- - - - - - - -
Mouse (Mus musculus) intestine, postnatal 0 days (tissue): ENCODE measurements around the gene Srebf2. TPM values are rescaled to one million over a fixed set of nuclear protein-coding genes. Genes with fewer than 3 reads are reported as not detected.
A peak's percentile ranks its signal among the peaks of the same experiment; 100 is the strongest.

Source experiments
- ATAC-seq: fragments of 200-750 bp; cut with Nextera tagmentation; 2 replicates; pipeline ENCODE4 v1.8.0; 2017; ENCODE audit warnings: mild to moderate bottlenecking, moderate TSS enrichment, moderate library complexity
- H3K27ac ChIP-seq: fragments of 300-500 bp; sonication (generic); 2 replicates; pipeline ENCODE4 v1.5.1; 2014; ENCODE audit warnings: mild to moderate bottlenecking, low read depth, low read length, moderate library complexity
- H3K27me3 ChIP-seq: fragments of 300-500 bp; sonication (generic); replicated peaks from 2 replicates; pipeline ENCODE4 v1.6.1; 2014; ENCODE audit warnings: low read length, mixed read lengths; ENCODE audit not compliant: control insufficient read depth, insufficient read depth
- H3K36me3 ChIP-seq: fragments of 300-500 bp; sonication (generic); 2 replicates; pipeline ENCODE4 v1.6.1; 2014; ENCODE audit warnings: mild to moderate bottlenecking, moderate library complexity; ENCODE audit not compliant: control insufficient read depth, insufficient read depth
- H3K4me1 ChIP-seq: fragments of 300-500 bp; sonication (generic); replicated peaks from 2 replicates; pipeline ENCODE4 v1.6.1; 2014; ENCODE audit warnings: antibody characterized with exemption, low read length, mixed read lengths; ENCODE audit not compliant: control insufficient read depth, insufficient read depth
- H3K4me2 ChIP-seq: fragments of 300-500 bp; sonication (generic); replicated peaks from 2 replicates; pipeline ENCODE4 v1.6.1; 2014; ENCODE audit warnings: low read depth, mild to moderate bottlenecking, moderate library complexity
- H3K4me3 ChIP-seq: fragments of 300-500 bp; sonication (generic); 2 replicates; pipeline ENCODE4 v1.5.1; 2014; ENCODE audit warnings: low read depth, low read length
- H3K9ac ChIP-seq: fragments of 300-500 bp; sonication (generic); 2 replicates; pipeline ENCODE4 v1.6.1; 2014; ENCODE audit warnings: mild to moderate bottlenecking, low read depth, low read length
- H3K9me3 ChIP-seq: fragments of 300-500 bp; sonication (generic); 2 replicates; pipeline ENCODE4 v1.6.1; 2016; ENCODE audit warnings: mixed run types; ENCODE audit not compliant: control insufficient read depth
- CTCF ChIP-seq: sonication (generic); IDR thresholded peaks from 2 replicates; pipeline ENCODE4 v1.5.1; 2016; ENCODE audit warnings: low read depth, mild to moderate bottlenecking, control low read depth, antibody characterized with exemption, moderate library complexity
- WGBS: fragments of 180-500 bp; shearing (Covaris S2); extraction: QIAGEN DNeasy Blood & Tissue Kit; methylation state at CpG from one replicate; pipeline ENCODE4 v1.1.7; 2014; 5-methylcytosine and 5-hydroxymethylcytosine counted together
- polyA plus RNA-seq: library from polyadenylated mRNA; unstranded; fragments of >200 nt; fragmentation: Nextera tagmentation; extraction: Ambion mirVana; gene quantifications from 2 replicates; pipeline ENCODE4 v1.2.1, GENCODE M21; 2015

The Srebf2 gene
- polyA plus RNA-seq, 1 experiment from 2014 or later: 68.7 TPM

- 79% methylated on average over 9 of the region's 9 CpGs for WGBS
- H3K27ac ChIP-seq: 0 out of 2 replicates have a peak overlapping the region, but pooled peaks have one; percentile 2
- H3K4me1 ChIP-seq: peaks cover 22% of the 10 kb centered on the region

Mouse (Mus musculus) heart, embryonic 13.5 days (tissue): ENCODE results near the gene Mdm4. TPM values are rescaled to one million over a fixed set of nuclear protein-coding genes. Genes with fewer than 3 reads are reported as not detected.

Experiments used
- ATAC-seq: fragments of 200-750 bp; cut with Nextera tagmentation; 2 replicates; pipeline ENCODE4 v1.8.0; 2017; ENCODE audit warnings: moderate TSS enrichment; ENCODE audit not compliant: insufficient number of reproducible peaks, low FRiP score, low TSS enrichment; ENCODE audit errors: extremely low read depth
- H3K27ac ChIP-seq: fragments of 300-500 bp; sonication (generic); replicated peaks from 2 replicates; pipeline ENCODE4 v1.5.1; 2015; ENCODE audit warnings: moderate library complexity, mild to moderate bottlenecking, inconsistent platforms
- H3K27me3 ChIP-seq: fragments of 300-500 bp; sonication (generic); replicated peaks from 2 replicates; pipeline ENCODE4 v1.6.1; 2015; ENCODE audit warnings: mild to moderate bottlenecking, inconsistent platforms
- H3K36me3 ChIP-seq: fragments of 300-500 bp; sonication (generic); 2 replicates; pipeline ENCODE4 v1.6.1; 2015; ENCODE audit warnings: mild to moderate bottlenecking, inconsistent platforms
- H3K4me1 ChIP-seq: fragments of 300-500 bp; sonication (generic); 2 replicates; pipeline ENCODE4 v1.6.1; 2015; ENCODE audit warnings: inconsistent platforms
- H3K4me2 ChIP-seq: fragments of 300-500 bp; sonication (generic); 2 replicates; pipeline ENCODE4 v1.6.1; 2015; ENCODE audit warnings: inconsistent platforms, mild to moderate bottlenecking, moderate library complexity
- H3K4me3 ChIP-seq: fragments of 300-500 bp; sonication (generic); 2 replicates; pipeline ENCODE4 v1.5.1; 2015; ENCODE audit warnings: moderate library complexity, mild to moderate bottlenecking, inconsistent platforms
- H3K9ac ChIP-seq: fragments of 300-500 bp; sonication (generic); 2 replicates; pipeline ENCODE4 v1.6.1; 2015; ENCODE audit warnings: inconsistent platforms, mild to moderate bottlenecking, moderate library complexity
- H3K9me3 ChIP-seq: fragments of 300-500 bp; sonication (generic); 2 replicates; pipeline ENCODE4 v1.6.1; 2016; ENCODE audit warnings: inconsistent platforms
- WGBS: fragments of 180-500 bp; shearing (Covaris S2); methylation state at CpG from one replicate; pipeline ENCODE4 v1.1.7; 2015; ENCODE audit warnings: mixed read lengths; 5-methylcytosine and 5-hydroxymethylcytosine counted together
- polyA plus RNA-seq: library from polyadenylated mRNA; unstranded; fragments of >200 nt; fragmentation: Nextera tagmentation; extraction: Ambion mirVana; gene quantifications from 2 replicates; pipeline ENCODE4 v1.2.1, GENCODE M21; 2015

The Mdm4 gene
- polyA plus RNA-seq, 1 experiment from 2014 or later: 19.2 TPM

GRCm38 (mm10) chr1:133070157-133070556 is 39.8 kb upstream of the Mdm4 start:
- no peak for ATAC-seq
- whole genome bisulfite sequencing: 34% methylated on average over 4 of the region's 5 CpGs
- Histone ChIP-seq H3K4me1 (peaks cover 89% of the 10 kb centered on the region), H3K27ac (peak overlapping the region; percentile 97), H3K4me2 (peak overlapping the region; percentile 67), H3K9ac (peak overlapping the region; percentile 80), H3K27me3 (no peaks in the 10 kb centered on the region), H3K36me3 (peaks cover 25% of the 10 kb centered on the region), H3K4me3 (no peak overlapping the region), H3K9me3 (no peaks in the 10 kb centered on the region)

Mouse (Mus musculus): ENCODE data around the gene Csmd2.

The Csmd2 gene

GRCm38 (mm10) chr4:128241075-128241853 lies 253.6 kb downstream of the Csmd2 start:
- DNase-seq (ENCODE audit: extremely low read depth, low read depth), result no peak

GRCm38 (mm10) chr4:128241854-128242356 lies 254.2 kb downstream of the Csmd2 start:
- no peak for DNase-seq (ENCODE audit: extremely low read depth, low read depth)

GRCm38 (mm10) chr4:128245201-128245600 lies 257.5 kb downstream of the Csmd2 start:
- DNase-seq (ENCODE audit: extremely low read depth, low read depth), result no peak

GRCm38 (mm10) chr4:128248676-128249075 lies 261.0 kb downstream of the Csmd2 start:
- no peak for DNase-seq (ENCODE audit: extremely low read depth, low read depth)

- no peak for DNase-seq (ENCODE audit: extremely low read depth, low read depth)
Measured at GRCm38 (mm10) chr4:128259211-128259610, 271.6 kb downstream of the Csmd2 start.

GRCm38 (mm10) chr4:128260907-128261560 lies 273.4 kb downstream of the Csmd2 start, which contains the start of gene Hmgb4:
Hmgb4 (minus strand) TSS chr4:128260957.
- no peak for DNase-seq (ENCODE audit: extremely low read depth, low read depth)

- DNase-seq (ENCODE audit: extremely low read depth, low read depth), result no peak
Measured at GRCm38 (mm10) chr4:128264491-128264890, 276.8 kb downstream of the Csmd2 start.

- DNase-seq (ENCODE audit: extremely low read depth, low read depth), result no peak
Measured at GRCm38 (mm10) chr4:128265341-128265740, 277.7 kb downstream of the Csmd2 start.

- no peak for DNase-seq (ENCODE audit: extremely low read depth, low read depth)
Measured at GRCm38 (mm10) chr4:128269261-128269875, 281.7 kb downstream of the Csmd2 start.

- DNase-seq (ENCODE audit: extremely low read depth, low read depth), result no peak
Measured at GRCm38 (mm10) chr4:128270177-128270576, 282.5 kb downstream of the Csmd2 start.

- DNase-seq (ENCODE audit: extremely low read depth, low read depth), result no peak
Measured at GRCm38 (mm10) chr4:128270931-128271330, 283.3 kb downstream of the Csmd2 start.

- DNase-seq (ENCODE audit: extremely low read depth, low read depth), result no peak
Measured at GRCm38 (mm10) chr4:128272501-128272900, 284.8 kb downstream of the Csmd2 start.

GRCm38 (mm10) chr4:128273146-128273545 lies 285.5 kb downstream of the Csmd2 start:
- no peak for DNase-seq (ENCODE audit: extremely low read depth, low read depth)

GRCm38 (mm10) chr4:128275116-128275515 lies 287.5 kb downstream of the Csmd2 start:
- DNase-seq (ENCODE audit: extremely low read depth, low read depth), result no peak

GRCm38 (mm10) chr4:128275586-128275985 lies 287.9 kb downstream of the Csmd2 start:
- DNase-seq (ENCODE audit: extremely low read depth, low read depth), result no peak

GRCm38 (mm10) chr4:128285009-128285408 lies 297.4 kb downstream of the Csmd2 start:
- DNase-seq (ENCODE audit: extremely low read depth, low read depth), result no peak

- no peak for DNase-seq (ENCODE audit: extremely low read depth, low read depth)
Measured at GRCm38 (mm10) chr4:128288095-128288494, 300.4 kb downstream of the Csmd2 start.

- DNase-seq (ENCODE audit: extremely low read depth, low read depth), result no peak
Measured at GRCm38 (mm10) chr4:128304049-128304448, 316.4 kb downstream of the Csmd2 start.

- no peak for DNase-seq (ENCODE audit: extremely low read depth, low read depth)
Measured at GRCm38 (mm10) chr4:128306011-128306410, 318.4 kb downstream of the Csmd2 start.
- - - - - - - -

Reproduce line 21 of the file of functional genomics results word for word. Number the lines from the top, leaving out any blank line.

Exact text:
Mouse (Mus musculus) heart, embryonic 13.5 days (tissue): ENCODE results near the gene Mdm4. TPM values are rescaled to one million over a fixed set of nuclear protein-coding genes. Genes with fewer than 3 reads are reported as not detected.